Huelskamp: Washington Punts
January 1, 2013
Huelskamp: Washington Punts
(WASHINGTON) – The House of Representatives passed legislation on January 1 to raise taxes by $620 billion, increase spending by $56 billion, and turn off the sequester for two months. The sequester was the mechanism of last resort tied to the August 2011 debt deal; Republicans had conditioned the $2.1 trillion debt limit increase on spending cuts. Turning off the sequester delays those reductions.
Congressman Huelskamp introduced legislation in January 2012 to make all of the Bush-Obama tax cuts permanent, to fix the AMT permanently, and to repeal all of the ObamaCare taxes. Additionally, Congressman Huelskamp supported the one-year extension of all of the Bush-Obama tax cuts that passed the House in August 2012.
"Today, the trillion-dollar ObamaCare tax increase begins and Washington maxed out its credit card yet again, and in response, Washington punts. This is just another deal by Washington insiders – with no real solutions. Small businesses and the next generation will ultimately pay for the three-strikes of this bill: higher taxes, more spending, and no entitlement reform."
"There has been no shortage of time to forge a solution to America's fiscal crisis, but a lack of courage and will. The so-called 'fiscal cliff' is a Washington-made problem – the result of years of last-minute deals designed to avoid real solutions. But, eventually Washington must face the fiscal abyss left in the wake of too much spending, too much borrowing, and too much government."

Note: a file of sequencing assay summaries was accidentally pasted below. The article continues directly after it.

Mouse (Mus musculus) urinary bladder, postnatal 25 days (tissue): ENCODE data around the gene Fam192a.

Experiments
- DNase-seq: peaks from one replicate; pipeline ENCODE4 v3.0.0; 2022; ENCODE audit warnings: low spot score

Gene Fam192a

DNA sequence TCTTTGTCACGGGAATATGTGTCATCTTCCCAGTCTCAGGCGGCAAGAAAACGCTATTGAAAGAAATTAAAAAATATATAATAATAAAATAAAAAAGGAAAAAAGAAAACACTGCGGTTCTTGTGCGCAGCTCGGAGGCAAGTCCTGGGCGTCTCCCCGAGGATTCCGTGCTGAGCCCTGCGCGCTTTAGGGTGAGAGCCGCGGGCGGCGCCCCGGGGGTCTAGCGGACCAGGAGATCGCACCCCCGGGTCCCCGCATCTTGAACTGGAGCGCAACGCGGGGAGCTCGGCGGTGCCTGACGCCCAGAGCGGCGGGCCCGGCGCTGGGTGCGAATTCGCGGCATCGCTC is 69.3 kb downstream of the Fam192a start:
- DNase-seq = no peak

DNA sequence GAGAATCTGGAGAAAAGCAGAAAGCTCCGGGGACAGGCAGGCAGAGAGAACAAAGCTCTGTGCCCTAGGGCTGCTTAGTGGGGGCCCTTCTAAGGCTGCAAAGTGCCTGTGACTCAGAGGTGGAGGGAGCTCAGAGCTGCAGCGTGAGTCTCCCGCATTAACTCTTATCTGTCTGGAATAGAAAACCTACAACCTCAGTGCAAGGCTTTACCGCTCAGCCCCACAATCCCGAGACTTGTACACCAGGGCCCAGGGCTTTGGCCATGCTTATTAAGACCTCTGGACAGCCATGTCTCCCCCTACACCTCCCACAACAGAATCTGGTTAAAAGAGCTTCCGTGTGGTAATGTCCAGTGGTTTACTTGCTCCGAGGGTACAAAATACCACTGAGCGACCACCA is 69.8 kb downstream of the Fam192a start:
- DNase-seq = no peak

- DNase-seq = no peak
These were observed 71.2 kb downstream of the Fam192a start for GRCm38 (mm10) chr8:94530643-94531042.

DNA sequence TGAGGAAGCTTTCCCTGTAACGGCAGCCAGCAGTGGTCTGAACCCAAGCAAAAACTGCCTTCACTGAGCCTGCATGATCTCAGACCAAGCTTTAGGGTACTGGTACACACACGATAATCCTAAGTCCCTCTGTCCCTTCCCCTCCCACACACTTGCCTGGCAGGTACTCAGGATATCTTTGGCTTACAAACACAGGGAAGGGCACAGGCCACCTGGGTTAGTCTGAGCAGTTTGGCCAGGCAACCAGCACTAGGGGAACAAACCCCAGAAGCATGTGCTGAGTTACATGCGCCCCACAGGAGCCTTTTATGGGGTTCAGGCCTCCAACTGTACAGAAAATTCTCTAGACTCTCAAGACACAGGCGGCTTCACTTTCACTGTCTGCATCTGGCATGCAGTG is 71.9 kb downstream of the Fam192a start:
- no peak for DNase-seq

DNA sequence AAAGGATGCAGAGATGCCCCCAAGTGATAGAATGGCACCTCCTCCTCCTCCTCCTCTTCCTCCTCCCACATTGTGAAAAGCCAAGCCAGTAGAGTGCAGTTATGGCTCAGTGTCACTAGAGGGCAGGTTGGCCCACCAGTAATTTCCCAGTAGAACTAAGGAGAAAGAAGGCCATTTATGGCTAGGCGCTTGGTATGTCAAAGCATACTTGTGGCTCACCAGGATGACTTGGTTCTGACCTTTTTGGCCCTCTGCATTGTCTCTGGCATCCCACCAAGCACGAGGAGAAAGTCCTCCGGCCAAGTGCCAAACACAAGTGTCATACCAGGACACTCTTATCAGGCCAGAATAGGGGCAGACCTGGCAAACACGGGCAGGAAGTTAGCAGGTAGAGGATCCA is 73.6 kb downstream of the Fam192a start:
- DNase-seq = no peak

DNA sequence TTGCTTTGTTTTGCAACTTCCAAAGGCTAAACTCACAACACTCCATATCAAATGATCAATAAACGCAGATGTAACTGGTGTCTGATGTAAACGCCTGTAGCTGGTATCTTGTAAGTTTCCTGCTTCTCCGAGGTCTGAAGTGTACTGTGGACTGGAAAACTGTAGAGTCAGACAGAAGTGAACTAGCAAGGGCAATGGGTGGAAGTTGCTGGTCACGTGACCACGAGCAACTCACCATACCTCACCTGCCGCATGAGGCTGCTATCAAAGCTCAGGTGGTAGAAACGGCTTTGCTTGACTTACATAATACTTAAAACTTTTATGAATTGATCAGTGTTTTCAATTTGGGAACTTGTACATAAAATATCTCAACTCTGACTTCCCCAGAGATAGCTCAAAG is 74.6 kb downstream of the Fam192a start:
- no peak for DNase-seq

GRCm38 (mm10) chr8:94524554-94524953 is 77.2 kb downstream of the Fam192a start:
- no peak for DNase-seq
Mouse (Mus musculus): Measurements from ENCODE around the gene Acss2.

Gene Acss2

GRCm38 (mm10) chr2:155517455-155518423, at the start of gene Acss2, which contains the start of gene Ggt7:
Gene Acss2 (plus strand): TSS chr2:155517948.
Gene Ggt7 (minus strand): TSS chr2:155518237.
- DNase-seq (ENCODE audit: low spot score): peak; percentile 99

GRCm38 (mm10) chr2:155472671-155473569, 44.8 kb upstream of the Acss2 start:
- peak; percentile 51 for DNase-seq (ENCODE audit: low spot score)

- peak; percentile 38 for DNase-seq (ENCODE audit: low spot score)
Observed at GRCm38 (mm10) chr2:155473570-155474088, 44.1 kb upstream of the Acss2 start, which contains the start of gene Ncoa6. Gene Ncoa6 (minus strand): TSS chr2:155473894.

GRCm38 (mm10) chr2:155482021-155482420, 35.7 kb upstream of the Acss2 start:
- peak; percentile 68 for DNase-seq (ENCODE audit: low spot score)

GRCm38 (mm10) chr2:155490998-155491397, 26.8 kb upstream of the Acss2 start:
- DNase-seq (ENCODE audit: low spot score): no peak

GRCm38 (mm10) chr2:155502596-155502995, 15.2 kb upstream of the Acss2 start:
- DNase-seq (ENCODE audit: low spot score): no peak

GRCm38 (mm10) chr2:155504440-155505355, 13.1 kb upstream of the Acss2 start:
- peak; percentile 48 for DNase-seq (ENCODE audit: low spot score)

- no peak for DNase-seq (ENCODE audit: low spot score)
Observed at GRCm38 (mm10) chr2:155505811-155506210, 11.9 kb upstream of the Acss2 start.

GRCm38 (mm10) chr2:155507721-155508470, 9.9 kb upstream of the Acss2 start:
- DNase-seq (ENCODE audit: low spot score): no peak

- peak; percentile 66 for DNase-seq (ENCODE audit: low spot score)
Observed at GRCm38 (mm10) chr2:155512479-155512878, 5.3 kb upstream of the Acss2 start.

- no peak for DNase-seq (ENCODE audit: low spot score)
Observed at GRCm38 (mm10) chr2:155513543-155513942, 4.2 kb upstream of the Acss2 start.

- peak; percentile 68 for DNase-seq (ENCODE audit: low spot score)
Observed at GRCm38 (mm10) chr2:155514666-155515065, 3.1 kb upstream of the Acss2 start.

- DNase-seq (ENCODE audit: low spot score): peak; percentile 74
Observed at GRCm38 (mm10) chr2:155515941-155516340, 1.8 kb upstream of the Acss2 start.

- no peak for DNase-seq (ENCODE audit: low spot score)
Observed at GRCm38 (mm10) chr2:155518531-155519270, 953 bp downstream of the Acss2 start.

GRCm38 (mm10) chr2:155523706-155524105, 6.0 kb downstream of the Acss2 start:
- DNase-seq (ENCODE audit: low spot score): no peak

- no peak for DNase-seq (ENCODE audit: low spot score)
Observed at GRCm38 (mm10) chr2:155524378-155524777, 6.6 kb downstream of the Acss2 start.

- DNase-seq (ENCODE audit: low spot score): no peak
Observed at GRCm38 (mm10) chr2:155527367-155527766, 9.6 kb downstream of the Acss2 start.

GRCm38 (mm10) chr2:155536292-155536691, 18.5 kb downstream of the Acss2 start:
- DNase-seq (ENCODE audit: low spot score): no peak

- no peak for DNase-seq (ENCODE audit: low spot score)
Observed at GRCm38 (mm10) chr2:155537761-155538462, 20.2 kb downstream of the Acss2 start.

"Deal after deal, elected officials with principles and convictions are told 'Wait until next time. We'll get to the serious business of the nation then.' But, deal after deal, those elected officials find themselves disappointed with unfulfilled promises. Despite a tremendous mandate from voters in 2010 to cut spending, get America's fiscal house under control, and restore proper procedure, this House of Representatives has achieved few or no real accomplishments. It is a disappointing ending to a disappointing two years."
Congressman Huelskamp advocated for and supported many elements of the package, but believed that the net effect of a tax increase and a spending increase ignored what should have been the ultimate objective of the "fiscal cliff" negotiations: substantial spending reductions. Huelskamp endorsed:
- Maintaining the $5 million death tax exemption and indexing it for inflation.
- Providing farm policy certainty for this year.
- Stopping the congressional pay raise.
- Enacting a permanent AMT fix.
- Providing permanency in some of the tax rates, rather than temporarily extending them, so as to provide certainty for taxpayers.
- Extending many business tax provisions, including bonus depreciation and expensing.
Because the House Rules Committee prohibited any amendments to the Senate version, the legislation now heads to President Obama's desk.